The Denial of Death

Couverture
Simon and Schuster, 1 nov. 2007 - 336 pages
12 Avis
Winner of the Pulitzer prize in 1974 and the culmination of a life's work, The Denial of Death is Ernest Becker's brilliant and impassioned answer to the "why" of human existence. In bold contrast to the predominant Freudian school of thought, Becker tackles the problem of the vital lie -- man's refusal to acknowledge his own mortality. In doing so, he sheds new light on the nature of humanity and issues a call to life and its living that still resonates more than twenty years after its writing.
 

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Avis des utilisateurs

5 étoiles
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LibraryThing Review

Avis d'utilisateur  - dbsovereign - LibraryThing

One of the most important books ever written about a subject no one wants to even think about - this is at once a classic and serially out of print. Becker would say it's because people do not want to read about death. And he's right. Consulter l'avis complet

LibraryThing Review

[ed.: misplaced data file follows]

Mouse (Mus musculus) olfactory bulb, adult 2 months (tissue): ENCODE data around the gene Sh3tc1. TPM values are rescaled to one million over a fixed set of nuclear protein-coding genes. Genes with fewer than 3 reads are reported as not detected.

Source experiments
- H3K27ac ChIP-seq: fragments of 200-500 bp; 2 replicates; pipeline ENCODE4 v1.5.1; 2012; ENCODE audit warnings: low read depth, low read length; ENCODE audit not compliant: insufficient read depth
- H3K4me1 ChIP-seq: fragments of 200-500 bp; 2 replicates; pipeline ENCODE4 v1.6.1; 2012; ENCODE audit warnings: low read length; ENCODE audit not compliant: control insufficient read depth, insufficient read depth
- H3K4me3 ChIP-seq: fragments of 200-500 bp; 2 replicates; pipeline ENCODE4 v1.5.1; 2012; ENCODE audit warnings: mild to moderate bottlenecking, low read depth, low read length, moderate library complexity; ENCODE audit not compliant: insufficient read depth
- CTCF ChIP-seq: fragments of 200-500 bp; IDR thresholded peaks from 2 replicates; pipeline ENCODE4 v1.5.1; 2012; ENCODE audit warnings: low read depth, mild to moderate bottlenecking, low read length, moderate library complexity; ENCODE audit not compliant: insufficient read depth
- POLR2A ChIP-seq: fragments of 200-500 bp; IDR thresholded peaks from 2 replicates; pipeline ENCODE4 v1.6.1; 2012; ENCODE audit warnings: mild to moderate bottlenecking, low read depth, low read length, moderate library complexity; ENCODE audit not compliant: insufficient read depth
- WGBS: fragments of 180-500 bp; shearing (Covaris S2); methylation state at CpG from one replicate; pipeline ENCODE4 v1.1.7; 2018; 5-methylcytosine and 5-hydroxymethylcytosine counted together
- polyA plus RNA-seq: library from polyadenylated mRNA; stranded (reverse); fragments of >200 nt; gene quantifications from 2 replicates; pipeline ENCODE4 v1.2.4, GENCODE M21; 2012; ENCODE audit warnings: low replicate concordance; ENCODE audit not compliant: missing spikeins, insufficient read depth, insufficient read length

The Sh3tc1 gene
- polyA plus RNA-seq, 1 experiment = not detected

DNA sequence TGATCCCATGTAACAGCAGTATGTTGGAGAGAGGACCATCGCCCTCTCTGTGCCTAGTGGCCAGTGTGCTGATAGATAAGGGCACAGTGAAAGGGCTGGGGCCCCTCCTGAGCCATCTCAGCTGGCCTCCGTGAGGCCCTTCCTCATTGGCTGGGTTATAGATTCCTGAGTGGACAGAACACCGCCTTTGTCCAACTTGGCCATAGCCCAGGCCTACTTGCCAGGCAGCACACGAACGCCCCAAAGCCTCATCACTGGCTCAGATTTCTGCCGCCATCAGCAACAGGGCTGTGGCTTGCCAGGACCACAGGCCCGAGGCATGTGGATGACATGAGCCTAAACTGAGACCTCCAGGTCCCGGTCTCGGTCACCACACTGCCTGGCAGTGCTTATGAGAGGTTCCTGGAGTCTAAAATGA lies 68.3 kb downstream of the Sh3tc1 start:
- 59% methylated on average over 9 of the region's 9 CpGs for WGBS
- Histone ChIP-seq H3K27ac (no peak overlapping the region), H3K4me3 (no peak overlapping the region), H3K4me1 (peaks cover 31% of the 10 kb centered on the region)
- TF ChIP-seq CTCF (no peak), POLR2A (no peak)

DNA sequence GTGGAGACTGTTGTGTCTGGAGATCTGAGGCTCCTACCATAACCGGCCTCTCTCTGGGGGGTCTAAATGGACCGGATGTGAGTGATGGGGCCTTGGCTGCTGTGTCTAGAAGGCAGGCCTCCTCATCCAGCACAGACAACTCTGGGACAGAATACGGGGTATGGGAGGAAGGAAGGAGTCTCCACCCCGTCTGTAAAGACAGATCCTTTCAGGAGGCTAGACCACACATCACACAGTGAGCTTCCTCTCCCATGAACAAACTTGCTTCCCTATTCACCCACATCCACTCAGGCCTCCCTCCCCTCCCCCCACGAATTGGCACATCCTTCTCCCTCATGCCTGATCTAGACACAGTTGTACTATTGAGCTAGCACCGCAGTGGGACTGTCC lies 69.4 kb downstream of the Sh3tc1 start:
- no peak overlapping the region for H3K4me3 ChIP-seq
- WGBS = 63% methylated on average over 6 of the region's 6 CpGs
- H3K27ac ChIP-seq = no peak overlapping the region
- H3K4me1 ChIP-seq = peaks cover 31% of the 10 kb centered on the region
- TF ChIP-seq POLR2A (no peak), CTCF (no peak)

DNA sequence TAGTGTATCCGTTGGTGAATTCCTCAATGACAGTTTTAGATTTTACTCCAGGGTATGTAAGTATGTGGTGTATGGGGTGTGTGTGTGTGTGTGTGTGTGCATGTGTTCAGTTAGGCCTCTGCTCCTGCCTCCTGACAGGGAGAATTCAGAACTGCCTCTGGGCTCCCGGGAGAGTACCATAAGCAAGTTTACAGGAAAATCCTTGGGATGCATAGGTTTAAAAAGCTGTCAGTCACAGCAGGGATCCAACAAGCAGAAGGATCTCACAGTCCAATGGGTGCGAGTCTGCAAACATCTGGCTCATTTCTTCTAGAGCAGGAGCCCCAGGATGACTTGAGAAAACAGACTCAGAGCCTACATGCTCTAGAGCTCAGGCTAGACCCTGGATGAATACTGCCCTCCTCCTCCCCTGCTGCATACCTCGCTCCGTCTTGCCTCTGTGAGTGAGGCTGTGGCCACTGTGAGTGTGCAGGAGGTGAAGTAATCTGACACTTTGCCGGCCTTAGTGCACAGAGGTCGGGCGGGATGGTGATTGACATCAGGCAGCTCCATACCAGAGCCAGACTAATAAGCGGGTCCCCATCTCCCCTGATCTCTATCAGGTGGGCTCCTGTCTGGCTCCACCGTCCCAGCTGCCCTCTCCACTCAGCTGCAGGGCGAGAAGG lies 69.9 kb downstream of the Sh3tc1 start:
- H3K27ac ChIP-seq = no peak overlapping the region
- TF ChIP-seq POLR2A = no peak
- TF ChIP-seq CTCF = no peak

Avis d'utilisateur  - GlennBell - LibraryThing

The book is written in an academic manner and is havy in psychological jargon. He is a big fan of Otto Rank and Sigmund Freud. Some of the concepts make alot of sense and are educational. I believe ... Consulter l'avis complet

Table des matières

Human Nature and
1
CHAPTER TWO The Terror of Death
11
CHAPTER THREE 2 The Recasting of Some Basic
25
Noch Einmal
93
THE FAILURES OF
125
Psychoanalysis on Kierkegaard
159
RETROSPECT
209
What Is
255
Droits d'auteur

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À propos de l'auteur (2007)

After receiving a Ph.D. in Cultural Anthropology from Syracuse University, Dr. Ernest Becker (1924-1974) taught at the University of California at Berkeley, San Francisco State College, and Simon Fraser University, Canada. He is survived by his wife, Marie, and a foundation that bears his name -- The Ernest Becker Foundation.

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